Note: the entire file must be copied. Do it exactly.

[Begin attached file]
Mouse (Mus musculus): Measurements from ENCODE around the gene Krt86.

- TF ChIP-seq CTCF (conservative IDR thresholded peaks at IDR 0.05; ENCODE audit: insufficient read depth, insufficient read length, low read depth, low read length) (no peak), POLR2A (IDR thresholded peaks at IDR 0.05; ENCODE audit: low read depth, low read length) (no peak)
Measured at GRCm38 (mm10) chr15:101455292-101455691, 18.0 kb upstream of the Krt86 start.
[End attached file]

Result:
Mouse (Mus musculus): Measurements from ENCODE around the gene Krt86.

- TF ChIP-seq CTCF (conservative IDR thresholded peaks at IDR 0.05; ENCODE audit: insufficient read depth, insufficient read length, low read depth, low read length) (no peak), POLR2A (IDR thresholded peaks at IDR 0.05; ENCODE audit: low read depth, low read length) (no peak)
Measured at GRCm38 (mm10) chr15:101455292-101455691, 18.0 kb upstream of the Krt86 start.